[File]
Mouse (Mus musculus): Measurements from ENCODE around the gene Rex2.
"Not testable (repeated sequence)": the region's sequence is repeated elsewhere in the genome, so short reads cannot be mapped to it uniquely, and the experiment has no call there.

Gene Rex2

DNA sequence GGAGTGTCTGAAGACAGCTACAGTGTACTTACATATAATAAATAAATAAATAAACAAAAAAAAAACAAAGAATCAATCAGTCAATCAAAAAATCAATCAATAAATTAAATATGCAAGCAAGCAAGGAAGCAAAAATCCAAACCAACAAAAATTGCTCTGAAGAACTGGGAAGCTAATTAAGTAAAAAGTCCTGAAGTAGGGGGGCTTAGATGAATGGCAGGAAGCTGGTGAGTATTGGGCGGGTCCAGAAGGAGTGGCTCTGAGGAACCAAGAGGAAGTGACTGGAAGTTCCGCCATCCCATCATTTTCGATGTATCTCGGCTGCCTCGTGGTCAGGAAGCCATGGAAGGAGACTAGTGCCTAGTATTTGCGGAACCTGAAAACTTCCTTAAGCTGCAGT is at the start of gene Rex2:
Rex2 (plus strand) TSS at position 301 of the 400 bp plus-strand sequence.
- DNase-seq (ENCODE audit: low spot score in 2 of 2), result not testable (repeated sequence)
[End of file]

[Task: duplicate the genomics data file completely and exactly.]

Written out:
Mouse (Mus musculus): Measurements from ENCODE around the gene Rex2.
"Not testable (repeated sequence)": the region's sequence is repeated elsewhere in the genome, so short reads cannot be mapped to it uniquely, and the experiment has no call there.

Gene Rex2

DNA sequence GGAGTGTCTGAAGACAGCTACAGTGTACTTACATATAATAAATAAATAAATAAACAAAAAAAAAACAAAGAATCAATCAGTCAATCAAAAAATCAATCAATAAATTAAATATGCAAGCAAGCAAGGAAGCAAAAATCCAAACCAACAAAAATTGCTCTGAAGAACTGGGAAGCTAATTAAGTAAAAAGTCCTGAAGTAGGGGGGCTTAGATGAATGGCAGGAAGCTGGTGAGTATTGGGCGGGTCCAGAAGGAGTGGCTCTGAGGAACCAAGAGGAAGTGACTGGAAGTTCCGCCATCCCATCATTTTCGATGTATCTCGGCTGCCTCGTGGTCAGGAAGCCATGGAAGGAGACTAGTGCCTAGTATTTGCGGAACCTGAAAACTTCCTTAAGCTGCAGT is at the start of gene Rex2:
Rex2 (plus strand) TSS at position 301 of the 400 bp plus-strand sequence.
- DNase-seq (ENCODE audit: low spot score in 2 of 2), result not testable (repeated sequence)